The first part of the essay, "Secret Love," supports the thesis by reading allegorically an episode from Sense and Sensibility. Miller acknowledges that allegory is rare in Austen, but argues persuasively for the usefulness of such a reading of the Dashwoods' visit to Gray's, the London jewelry shop, where they see Robert Ferrars selecting a toothpick case. Jewelry, pervasive in Austen, is always either given by a relative or lover, in token of union through marriage or common blood. The jeweled case, so fussily selected by the "unheterosexual" Ferrars, does not signify any attachment to marriage or family; it is style for style's sake. The spinster, like the homosexual, does not possess social signification of the sort granted to married men and women. Or as Miller puts it:
Behind the glory of style's willed evacuation of substance lies the ignominy of a subject's hopelessly insufficient social realization, just as behind style's ahistorical impersonality lies the historical impasse of someone whose social representation doubles for social humiliation.
Miller points out that the realism of Austen's works allows no one like Jane Austen to appear in them. There are happy wives and pathetic old maids, but there are no successfully unmarried woman. The second part of the essay "No One Is Alone" argues that Austen's style presupposes and enforces its author's own "under-representability." It looks at the insufficient Neuter of a narrator in Northanger Abbey, and then the accomplished Neuter in Pride and Prejudice, and Emma. In the mature novels, the heroines employ their wit, or style, to court men's attention, and their fall, accompanied by self-lacerations about their excessive wit, is rewarded by getting the man they want, as well as the marriage state, and estate; they become recognized by society as Persons. The plot is saved from cynicism by the heroines' naivete and good faith.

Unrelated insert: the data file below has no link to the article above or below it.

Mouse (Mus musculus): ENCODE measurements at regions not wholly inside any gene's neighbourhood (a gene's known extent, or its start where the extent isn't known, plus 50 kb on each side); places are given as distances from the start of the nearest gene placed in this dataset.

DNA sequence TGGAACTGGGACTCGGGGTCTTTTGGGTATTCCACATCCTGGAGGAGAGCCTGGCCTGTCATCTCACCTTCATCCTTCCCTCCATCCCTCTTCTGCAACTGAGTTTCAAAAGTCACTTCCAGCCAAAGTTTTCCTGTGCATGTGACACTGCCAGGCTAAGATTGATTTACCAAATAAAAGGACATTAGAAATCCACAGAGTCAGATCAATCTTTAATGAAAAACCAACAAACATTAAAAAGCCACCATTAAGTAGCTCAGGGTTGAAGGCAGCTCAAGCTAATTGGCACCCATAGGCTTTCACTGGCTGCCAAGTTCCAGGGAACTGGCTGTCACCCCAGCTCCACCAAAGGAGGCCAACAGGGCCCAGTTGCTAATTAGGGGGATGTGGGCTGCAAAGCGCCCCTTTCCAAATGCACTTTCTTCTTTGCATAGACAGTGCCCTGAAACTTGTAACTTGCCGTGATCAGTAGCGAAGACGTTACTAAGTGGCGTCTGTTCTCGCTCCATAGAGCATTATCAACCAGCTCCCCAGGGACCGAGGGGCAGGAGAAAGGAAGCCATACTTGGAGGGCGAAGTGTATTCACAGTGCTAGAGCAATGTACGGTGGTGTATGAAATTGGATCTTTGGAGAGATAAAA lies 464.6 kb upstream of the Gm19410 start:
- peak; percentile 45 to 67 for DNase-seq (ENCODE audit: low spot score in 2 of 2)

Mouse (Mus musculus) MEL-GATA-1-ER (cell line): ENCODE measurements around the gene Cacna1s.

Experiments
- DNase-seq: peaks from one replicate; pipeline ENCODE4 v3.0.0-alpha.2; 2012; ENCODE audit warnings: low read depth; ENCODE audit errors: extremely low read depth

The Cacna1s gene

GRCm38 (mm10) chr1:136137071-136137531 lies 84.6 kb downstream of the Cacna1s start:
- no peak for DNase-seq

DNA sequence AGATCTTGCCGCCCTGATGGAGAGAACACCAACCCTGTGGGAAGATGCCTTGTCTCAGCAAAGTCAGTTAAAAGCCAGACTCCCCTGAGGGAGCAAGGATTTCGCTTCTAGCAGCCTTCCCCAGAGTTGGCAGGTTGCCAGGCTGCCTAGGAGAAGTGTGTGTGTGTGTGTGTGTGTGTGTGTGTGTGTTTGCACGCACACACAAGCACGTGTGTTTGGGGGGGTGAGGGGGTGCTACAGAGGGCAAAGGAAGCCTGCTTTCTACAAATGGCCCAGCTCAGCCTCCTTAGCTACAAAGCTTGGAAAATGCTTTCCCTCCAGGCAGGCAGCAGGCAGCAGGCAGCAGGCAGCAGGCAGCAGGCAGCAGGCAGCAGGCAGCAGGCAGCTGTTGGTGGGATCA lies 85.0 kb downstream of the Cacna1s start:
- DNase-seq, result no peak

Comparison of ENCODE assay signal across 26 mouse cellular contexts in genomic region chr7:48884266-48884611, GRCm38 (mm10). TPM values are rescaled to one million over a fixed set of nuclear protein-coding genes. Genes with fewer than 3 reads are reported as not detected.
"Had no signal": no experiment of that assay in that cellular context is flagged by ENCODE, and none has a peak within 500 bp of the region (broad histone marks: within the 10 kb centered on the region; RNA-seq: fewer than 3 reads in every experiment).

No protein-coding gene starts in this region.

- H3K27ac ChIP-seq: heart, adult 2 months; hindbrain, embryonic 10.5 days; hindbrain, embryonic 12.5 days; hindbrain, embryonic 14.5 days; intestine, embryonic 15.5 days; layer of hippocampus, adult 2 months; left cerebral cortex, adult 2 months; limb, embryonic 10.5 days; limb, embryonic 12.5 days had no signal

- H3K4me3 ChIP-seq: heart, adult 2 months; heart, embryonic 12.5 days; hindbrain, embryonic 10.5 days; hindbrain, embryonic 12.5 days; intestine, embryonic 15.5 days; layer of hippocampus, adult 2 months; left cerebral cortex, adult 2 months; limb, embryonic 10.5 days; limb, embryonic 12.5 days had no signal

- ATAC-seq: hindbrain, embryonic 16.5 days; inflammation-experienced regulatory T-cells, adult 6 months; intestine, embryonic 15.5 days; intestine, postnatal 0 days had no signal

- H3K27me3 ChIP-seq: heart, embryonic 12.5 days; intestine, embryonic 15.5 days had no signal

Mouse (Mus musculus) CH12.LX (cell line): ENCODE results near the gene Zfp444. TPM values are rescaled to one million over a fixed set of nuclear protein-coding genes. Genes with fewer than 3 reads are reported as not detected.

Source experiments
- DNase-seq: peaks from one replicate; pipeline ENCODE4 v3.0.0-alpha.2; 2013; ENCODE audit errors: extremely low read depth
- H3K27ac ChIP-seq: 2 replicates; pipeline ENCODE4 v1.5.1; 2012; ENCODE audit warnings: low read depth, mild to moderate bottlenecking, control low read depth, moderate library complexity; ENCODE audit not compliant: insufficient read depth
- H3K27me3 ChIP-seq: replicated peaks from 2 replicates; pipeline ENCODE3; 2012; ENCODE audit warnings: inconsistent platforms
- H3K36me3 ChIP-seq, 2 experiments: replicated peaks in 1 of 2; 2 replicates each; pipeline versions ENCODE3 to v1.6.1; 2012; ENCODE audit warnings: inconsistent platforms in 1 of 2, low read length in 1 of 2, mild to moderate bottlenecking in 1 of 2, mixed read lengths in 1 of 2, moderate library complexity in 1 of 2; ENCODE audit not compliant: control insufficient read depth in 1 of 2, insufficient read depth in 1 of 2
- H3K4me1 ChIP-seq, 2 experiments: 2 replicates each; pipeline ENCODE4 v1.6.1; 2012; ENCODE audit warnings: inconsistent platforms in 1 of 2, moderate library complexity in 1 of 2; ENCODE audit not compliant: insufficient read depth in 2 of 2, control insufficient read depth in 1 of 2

"Austen Style not only knew whereof it spoke, but also spoke without any apparent experiential implication in such knowledge," writes Miller. It is a paradox of divine omniscience, but it is also a paradox of divine melancholy, in which "an impersonal deity unceasingly contemplates the Person that is its own absolutely foregone possibility." In the third and final part of the essay, Miller expands on this divine melancholy by examining the free indirect style in Emma. He finds the eponymous character the most fully realized in Austen's oeuvre. The chapter "Broken Art" also judges Persuasion a failure of Style as constituted in the earlier books, since, there, Style becomes personifiable, idiosyncratic, instead of objective. Sanditon, written when Austen was dying, is read as a crumbling of the Style when wit deteriorates into mere wordplay and alliteration.
Emma allows us to envision the utopia of a double perfection, the perfection of Style matched by that of Person; Sanditon reaches towards the perhaps more feasible state of their double, their simultaneous annihilation.